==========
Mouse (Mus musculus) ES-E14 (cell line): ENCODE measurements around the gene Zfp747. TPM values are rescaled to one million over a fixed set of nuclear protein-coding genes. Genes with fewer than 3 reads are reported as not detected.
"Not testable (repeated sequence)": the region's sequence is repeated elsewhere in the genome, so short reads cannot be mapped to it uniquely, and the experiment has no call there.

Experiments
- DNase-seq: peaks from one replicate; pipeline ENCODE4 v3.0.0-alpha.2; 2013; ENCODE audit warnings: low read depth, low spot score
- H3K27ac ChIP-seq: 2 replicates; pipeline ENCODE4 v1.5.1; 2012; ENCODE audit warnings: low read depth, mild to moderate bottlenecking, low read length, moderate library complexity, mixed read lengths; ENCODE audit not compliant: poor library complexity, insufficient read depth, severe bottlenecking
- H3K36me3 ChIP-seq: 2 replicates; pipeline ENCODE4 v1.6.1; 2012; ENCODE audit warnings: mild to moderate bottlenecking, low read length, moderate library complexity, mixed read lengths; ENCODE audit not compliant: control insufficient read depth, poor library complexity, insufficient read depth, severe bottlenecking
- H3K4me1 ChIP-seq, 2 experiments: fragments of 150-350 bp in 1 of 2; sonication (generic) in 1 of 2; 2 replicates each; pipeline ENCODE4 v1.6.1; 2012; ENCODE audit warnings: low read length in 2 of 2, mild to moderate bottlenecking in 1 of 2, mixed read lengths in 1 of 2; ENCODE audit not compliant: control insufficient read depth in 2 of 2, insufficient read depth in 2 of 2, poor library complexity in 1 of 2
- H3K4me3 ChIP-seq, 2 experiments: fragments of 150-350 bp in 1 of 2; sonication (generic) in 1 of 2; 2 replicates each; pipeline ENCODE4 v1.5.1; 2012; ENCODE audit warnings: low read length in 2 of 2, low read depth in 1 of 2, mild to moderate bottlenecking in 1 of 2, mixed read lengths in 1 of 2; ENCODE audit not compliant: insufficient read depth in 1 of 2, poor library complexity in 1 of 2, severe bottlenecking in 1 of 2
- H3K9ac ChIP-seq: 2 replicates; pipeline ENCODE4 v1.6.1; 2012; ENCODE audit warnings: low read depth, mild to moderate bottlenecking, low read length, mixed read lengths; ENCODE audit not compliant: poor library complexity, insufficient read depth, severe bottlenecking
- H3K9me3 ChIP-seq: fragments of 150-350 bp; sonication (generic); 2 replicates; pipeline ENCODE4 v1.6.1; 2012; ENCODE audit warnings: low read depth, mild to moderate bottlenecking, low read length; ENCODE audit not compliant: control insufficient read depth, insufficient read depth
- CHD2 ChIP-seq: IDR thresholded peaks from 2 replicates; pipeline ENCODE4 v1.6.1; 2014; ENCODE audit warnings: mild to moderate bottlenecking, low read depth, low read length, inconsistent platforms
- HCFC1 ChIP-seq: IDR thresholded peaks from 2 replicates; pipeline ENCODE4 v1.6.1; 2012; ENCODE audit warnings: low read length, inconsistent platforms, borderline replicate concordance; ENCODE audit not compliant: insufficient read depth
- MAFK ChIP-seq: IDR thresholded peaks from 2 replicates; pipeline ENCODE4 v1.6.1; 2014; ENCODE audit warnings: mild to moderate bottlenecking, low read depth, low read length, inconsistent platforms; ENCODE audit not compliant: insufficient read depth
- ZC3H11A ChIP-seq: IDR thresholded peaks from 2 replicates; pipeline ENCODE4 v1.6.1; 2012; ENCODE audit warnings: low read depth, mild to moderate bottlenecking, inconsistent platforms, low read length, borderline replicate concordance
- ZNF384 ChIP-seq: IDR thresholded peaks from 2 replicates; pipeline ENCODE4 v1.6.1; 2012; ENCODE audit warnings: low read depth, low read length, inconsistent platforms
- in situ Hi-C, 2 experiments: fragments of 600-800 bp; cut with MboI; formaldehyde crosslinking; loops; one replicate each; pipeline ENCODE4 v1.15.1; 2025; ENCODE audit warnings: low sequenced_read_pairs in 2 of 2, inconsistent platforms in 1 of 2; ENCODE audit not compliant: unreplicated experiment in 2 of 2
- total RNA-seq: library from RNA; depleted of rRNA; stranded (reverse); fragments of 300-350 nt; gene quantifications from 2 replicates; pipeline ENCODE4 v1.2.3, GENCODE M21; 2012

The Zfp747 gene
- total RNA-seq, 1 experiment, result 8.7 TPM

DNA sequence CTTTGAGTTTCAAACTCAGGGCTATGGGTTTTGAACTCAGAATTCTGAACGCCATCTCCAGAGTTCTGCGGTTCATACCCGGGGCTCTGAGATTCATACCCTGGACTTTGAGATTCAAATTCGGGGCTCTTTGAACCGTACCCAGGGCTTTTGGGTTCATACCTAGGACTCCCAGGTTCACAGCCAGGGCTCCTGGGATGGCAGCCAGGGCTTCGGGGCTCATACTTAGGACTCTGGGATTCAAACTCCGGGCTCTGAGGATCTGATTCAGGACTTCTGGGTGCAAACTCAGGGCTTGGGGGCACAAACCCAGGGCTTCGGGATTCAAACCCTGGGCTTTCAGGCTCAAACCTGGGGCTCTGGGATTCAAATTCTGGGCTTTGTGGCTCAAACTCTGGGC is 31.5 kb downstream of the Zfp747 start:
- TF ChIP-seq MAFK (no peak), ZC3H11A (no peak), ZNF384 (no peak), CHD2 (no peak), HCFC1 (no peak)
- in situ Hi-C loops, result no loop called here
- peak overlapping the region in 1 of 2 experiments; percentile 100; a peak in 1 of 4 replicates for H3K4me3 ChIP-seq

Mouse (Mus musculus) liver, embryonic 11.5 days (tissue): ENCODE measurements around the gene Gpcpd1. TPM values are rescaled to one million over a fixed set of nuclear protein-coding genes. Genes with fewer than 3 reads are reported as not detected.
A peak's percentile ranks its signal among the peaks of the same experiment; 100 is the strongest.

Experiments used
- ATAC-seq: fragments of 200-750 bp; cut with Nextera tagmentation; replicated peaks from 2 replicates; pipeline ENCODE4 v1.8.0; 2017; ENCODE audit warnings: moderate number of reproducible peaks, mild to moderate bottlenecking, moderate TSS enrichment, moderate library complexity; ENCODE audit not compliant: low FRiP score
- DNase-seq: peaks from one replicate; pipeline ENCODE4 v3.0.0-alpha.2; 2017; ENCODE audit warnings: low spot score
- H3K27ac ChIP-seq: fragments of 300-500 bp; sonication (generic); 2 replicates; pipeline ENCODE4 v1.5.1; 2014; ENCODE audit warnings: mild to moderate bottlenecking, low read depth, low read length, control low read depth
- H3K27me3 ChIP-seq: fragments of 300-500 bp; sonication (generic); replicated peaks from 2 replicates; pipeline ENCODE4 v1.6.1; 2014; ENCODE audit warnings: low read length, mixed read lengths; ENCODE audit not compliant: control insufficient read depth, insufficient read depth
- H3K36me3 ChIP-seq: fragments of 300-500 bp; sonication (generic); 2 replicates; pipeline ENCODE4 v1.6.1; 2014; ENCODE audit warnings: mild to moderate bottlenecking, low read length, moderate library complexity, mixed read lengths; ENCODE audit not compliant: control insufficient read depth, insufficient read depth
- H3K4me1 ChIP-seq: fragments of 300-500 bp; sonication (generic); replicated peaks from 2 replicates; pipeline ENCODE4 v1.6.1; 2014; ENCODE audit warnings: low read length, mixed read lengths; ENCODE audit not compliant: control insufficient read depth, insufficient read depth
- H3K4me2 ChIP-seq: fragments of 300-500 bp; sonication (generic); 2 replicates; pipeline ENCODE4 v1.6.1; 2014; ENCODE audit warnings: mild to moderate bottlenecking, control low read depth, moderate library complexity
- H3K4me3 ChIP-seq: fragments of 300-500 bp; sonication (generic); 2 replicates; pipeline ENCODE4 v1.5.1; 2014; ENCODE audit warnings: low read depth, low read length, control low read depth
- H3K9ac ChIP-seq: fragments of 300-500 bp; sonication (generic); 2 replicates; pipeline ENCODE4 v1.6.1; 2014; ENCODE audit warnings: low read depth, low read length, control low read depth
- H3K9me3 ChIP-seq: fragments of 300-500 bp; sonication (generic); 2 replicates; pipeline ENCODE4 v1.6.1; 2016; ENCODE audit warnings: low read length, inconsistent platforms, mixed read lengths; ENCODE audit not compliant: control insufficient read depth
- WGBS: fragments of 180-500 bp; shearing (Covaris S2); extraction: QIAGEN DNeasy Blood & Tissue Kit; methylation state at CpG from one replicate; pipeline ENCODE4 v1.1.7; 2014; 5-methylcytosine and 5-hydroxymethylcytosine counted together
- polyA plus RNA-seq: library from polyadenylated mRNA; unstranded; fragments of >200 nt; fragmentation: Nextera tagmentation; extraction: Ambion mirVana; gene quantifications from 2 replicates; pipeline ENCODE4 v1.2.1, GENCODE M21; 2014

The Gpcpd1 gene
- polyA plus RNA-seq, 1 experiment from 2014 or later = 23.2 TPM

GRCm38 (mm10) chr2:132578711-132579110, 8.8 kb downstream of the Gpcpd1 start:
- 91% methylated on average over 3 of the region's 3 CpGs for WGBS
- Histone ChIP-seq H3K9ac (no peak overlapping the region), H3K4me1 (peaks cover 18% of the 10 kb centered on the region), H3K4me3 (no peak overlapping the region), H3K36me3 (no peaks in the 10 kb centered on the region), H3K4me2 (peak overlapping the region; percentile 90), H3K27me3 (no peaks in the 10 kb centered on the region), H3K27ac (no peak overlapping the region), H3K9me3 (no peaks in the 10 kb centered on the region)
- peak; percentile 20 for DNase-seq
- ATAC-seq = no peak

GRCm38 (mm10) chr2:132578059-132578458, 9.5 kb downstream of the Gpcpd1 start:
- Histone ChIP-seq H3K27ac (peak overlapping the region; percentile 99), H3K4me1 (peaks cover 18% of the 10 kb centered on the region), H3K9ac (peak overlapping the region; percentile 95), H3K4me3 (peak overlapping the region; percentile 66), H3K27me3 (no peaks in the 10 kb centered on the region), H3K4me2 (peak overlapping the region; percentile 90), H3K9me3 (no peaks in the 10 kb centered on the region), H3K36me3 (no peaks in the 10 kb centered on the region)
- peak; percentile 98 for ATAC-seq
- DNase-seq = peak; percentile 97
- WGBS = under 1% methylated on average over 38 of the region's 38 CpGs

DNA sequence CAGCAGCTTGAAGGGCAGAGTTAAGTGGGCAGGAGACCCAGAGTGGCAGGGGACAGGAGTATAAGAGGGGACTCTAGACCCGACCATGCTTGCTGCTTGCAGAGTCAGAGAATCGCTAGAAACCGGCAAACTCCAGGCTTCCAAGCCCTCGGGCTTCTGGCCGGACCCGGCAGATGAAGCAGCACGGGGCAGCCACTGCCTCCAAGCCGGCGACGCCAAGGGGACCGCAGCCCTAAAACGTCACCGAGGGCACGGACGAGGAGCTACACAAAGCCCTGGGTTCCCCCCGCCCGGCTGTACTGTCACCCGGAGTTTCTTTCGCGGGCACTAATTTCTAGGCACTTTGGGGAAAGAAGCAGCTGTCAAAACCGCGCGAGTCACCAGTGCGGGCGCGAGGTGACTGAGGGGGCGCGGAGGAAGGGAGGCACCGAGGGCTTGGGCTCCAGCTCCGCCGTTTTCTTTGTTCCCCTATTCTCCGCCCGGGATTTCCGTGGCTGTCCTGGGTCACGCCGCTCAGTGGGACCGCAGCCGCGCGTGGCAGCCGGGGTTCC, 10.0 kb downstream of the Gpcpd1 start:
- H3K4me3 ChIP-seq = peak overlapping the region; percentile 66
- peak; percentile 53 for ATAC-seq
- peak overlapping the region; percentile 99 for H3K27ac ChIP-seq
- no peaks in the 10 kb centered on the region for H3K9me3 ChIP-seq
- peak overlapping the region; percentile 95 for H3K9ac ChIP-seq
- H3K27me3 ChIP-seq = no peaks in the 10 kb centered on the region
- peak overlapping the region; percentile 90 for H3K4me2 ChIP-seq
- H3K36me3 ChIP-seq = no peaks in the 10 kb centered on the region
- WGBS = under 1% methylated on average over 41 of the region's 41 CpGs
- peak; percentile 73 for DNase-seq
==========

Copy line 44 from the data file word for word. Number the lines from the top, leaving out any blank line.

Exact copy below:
- peak; percentile 20 for DNase-seq